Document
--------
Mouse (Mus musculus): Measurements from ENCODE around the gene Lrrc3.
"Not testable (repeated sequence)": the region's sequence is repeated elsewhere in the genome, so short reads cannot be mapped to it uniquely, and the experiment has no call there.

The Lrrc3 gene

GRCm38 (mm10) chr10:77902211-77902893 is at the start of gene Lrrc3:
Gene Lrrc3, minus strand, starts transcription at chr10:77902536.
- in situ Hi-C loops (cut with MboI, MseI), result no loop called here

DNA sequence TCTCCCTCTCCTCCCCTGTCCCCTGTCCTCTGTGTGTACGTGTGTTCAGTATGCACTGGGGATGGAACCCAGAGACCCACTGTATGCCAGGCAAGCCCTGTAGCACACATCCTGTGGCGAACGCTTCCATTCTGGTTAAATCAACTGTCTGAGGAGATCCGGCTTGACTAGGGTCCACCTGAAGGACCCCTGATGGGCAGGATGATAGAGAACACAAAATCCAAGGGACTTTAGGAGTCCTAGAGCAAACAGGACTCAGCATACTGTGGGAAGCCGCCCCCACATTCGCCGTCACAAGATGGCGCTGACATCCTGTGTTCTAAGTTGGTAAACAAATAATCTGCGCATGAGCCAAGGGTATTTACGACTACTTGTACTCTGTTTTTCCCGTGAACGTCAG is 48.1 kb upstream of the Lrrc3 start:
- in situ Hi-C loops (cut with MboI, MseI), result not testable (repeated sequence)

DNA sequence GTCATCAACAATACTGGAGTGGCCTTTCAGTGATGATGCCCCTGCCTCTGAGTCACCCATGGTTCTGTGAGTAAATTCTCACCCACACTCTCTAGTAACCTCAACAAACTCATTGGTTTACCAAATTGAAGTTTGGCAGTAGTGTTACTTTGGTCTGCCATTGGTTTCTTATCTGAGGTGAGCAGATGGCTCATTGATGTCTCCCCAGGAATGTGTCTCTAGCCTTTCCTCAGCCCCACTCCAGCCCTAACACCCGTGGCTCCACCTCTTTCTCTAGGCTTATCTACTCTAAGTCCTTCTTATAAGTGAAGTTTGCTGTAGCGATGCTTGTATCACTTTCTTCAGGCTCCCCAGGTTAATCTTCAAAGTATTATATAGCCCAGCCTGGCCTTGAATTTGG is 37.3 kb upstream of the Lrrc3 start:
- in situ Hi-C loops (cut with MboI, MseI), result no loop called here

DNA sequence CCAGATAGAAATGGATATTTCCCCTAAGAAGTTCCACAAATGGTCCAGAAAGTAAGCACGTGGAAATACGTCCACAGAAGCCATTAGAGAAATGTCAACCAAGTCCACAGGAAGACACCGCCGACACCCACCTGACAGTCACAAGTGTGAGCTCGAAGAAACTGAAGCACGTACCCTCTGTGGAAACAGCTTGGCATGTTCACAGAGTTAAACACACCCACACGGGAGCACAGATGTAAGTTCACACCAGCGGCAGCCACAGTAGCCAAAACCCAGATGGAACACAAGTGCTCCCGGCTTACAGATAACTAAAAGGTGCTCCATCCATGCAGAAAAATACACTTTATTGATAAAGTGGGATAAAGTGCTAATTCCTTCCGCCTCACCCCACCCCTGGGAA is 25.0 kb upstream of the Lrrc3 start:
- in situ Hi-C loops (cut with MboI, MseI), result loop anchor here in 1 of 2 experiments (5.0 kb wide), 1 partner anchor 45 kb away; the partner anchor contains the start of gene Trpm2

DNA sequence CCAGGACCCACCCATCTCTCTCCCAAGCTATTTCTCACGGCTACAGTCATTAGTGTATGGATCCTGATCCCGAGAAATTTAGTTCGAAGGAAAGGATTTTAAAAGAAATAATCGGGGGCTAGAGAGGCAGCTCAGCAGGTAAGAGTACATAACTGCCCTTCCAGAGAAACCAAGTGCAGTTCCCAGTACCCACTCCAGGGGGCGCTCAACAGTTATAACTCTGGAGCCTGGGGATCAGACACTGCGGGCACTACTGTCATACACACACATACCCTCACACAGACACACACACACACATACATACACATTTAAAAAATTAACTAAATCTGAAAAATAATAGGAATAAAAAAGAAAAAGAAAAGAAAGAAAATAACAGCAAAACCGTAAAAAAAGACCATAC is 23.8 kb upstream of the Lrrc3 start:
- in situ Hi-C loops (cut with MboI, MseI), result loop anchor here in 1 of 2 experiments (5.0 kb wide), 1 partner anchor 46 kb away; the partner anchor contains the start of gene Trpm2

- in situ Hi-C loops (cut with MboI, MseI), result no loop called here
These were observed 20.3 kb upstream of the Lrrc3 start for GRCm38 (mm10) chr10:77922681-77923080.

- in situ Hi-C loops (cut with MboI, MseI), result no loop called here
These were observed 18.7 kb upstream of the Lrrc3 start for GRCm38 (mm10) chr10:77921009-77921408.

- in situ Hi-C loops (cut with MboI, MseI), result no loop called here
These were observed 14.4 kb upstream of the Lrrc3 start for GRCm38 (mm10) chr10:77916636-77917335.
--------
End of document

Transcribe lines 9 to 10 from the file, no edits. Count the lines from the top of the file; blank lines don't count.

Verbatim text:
DNA sequence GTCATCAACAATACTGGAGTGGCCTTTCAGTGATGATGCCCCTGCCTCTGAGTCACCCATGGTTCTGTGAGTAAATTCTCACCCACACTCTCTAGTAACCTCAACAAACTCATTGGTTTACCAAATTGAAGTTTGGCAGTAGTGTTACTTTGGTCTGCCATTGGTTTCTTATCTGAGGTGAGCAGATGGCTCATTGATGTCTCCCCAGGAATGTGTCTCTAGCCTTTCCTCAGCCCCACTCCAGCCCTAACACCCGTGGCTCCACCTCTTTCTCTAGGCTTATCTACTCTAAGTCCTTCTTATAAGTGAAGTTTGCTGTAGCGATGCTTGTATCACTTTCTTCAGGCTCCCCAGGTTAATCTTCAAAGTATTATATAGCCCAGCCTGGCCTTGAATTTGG is 37.3 kb upstream of the Lrrc3 start:
- in situ Hi-C loops (cut with MboI, MseI), result no loop called here